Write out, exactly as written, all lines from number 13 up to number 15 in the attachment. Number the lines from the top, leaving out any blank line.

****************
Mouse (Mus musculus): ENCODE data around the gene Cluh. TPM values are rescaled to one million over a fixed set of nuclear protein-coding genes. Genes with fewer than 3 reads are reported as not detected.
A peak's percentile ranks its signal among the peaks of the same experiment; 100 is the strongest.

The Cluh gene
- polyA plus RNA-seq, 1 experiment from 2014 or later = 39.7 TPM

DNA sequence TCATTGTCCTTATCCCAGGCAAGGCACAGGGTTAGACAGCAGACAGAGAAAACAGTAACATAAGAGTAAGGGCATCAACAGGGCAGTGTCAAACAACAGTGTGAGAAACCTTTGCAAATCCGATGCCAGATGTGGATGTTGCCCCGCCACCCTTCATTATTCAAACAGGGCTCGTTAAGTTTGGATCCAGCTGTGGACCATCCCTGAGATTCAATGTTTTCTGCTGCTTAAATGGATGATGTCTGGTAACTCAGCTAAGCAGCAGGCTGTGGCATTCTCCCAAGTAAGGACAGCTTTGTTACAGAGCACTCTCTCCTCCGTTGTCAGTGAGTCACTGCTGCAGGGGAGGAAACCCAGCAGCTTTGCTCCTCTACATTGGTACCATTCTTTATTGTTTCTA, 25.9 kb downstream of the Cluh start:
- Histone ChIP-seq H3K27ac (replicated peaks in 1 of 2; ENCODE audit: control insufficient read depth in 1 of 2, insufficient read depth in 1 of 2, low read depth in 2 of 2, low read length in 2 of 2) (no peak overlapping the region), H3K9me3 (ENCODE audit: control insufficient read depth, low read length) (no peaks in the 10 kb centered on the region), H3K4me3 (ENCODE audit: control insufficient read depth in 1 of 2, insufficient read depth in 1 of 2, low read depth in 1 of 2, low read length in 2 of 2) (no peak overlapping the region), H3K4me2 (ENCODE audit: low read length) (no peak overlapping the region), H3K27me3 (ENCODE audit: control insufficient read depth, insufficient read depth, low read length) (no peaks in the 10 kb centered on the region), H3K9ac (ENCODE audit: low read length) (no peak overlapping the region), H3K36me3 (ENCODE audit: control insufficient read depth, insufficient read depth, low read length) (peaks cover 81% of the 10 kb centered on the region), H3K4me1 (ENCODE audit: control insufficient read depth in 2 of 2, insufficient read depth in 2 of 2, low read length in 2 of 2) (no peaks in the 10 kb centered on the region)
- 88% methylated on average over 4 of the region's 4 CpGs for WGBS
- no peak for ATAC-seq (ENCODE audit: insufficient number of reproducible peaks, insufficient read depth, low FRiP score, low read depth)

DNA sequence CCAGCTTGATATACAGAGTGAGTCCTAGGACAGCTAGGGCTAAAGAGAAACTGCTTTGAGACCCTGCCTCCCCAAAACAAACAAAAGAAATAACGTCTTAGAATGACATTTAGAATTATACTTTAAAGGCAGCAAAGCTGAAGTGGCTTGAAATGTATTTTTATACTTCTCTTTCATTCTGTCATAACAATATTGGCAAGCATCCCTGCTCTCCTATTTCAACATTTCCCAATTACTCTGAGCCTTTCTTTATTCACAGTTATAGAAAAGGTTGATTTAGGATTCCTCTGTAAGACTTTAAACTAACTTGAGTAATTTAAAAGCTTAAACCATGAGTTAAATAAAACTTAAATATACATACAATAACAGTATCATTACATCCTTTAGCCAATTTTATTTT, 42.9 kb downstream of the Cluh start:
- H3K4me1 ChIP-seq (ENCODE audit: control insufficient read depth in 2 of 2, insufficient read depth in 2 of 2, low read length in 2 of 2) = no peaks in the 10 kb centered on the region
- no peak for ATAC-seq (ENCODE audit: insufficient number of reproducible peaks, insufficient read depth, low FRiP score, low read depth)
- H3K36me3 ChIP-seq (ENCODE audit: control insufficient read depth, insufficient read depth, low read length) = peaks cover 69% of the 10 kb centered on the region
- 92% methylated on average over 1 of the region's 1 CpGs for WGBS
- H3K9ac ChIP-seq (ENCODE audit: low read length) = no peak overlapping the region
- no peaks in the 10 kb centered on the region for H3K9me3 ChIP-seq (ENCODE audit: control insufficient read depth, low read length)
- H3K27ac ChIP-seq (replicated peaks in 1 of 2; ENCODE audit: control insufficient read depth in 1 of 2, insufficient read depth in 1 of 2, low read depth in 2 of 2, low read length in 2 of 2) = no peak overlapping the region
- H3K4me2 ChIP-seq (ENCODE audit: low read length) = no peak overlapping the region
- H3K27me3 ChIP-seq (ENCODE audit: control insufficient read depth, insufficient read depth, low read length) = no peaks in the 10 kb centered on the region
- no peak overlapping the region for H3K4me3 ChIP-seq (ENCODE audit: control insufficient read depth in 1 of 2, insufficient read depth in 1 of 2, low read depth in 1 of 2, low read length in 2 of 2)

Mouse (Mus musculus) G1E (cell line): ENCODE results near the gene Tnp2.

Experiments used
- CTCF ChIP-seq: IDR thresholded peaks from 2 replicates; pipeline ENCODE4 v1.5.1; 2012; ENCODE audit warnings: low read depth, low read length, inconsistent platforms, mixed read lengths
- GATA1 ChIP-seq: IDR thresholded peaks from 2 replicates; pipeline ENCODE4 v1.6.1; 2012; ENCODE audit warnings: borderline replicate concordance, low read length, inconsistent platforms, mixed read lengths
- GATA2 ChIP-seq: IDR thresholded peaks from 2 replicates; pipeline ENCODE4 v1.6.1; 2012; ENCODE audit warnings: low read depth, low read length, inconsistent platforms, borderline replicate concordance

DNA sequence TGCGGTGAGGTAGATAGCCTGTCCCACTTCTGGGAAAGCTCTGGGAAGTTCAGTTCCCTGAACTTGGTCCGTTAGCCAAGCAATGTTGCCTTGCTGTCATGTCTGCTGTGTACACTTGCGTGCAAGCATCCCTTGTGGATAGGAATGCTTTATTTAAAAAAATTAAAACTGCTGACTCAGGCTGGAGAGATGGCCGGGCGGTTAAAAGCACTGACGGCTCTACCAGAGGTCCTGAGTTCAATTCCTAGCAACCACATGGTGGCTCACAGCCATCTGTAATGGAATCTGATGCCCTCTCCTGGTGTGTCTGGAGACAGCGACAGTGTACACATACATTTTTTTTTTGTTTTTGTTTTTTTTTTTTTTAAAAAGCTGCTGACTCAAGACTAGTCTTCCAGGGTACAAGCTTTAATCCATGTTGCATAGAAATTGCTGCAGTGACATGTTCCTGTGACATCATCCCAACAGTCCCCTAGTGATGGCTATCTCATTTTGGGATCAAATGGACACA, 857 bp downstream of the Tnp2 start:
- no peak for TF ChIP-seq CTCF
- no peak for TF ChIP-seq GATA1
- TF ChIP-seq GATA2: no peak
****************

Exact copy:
- 92% methylated on average over 1 of the region's 1 CpGs for WGBS
- H3K9ac ChIP-seq (ENCODE audit: low read length) = no peak overlapping the region
- no peaks in the 10 kb centered on the region for H3K9me3 ChIP-seq (ENCODE audit: control insufficient read depth, low read length)